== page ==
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Fujifilm FinePix A500 review: Fujifilm FinePix A500

The appeal of the basic Fujifilm FinePix A500's tiny price tag is offset by its slim feature set and mediocre performance.

David Busch

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3 min read

Casual photographers on a tight budget will appreciate Fujifilm's no-nonsense FinePix A500, a compact 5-megapixel snapshooter. Unfortunately, the camera's low price comes at a cost: A limited 3x zoom range, no manual controls, just four scene modes, and a tiny 1.8-inch LCD. It has no burst capabilities at all beyond a 320 x 240-pixel, 10-frame-per-second Silent Movie mode. Image quality is only average, and perks such as batteries and a decent memory card will cost you extra, but you can tuck this little camera in your pocket for just AU$229. If you're really strapped for cash, the almost identically featured 4-megapixel FinePix A400 goes for about AU$50 less.

fujifilm-finepix-a500_1.jpg
5.6

Fujifilm FinePix A500

The Good

Low price. Simple operation. Optical viewfinder.

The Bad

Cheap build quality. Tiny LCD screen. Unimpressive image quality. No manual controls. No burst mode. Sluggish performance.

The Bottom Line

The appeal of the basic Fujifilm FinePix A500's tiny price tag is offset by its slim feature set and mediocre performance.

Design
This solidly built, 184 gram, 28mm-thick camera's attractive finish looks good, though the company cut some corners. Some may be disappointed with design weaknesses such as the lack of a rubber cover for the A/V, USB, and DC ports. The A500 sports both an LCD and an optical viewfinder, the latter proving invaluable when the tiny, 77,000-pixel display becomes unreadable in direct sunlight. The optical viewfinder has a handy pair of notches near the top of the frame to mark the "safe" area when shooting at parallax-inducing closer distances.

The A500's sparse controls are simple and easy to learn. The top panel has only the shutter-release button and a tiny, recessed power switch. The back panel contains just three stand-alone buttons: Picture review, menu/OK, and display/back. A pair of left/right buttons flanking an up/down zoom lever sit at the top-right edge of the back panel. Besides menu navigation, the left/right buttons can activate macro mode and adjust flash options, respectively.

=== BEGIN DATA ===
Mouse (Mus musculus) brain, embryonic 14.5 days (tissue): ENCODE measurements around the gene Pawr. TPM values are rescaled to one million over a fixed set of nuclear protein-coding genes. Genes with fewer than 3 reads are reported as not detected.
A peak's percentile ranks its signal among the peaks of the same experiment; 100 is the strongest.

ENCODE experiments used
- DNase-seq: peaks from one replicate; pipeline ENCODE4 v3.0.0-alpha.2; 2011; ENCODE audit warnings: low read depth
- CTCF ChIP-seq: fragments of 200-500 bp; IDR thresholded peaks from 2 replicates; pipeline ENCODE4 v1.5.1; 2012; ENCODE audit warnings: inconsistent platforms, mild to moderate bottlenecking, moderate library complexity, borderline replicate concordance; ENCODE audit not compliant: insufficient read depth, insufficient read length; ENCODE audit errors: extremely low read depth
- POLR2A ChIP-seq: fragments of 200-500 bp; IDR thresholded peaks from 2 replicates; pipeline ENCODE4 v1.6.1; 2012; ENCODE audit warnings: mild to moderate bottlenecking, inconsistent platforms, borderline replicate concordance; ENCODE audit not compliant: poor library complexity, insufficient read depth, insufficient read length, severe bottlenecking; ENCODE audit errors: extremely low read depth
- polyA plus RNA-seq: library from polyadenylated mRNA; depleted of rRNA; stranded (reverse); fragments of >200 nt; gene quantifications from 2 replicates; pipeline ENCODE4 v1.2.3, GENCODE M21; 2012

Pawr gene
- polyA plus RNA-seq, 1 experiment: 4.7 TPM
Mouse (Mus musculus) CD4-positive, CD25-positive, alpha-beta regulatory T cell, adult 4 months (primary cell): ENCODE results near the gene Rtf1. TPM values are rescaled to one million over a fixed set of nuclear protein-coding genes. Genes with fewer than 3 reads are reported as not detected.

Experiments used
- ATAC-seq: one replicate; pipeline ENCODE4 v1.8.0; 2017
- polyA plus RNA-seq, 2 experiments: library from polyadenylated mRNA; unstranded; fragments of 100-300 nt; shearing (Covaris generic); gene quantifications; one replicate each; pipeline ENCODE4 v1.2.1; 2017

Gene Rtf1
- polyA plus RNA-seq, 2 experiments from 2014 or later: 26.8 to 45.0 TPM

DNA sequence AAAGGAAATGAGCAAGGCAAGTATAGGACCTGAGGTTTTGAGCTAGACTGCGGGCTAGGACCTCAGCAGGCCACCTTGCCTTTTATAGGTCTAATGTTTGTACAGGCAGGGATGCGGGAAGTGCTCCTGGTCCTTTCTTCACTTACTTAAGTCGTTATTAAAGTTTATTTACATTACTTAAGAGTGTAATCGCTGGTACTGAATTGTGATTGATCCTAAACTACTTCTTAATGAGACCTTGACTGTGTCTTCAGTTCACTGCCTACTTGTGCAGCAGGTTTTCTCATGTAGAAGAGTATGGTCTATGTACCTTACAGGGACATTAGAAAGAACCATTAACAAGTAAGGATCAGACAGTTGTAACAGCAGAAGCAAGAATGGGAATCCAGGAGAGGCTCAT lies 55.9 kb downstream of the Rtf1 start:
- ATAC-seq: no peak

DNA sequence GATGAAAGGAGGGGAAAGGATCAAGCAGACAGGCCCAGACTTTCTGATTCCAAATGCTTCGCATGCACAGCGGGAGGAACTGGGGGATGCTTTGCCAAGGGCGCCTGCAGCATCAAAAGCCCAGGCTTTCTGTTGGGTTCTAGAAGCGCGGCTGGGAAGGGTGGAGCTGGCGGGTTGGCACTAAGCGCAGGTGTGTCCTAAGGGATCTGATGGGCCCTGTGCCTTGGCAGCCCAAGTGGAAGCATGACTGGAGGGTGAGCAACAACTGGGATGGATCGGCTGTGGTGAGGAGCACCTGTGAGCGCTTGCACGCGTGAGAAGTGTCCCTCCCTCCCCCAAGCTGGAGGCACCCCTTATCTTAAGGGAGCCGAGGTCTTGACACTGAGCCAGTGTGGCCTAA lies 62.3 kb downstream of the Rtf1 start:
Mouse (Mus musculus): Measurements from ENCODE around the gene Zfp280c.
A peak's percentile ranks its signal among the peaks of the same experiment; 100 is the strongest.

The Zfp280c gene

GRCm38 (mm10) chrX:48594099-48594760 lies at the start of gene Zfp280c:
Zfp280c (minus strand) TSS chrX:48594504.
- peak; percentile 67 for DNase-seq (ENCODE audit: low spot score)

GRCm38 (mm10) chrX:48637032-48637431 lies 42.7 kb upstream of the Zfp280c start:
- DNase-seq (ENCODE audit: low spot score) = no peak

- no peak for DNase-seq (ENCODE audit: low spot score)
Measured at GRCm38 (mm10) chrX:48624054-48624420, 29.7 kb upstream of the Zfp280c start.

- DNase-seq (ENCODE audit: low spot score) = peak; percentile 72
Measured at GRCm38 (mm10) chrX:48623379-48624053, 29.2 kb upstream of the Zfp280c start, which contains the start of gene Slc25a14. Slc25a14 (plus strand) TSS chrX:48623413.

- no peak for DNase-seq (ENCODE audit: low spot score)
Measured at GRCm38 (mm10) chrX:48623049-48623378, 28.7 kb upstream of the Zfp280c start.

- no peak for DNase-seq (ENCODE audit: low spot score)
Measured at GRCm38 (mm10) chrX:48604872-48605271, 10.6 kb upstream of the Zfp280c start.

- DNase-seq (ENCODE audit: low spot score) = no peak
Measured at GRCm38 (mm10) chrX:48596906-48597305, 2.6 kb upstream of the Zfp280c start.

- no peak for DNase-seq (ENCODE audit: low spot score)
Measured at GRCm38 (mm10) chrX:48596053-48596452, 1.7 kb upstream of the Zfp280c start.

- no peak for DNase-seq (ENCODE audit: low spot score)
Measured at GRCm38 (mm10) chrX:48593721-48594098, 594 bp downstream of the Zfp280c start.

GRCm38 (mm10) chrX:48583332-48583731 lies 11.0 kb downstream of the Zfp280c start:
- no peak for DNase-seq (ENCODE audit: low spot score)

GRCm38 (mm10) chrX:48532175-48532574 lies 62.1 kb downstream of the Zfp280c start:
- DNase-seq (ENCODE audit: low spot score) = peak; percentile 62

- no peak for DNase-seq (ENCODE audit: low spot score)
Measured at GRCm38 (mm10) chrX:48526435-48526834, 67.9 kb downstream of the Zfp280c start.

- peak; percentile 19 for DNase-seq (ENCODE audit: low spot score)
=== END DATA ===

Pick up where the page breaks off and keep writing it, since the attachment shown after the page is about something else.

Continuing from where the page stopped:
Features
The lack of choice makes this camera simple to operate. Besides auto, there are only four scene modes: Portrait, Landscape, Sport, and Night. The camera has no options for exposure or focus other than EV adjustments (plus or minus 2EV in 1/3EV steps) and normal/macro autofocus. A manual mode provides access to white balance (six presets and automatic), EV adjustments, and two flash options: Red-eye correction and slow sync for balancing the flash with ambient illumination. Flash on/off, red-eye, and auto options are available in all shooting modes. Sensitivity settings include ISO 100, 200, or 400.

The Fujifilm FinePix A500 uses a 64-zone matrix to determine exposure, with shutter speeds from 2 seconds to 1/1,500 second and apertures of either F3.3 or F8.5. The 38mm-to-114mm zoom lens (35mm-camera equivalent) is narrow at the short end of the scale and produces nearly unusable photos at the far telephoto end. The macro mode lets you get as close as 10cm, however.

Performance
This minimalist shooter suffers from very sluggish performance. The FinePix A500 took just less than 3 seconds to power up and fire its first shot, after which it could shoot no more than once every 3 seconds. The flash was on the puny side, good out to only 3m at the lens's widest angle. When shooting telephoto, the flash effectively reaches to only 2.1m. The red-eye-reduction system seemed worthless, having no effect on red pupils. The Fujifilm's shutter lag fared better, scoring a merely adequate 0.8 second under high-contrast lighting and 0.9 second in low-contrast scenes. This camera has no autofocus-assist lamp.

Image Quality
Image quality at wide-angle and medium-range focal lengths was acceptable, especially if you take the time to adjust the EV settings. Without tweaking, we found exposures to be quite erratic and frequently overbright with blown-out highlights. Using exposure compensation to dial it back a bit produced better images. Pics shot at the lens's telephoto end were quite soft but displayed good detail at less extreme settings. Colours were accurate but unsaturated, and JPEG compression artifacts reduced image sharpness. Noise wasn't bad: almost unnoticeable at ISO 100 and pronounced but acceptable at ISO 400, though at ISO 400, the FinePix A500's noise levels were better than those of some cameras at lower sensitivity settings.

The Fujifilm FinePix A500 is a very basic camera with sluggish performance and washed-out, mediocre photos that match its low price tag. That said, it's easy to use and inexpensive, so it might satisfy those with thin wallets, poor eyes, and patience. You're better off setting down your two bills to buy the far better Canon PowerShot A530.

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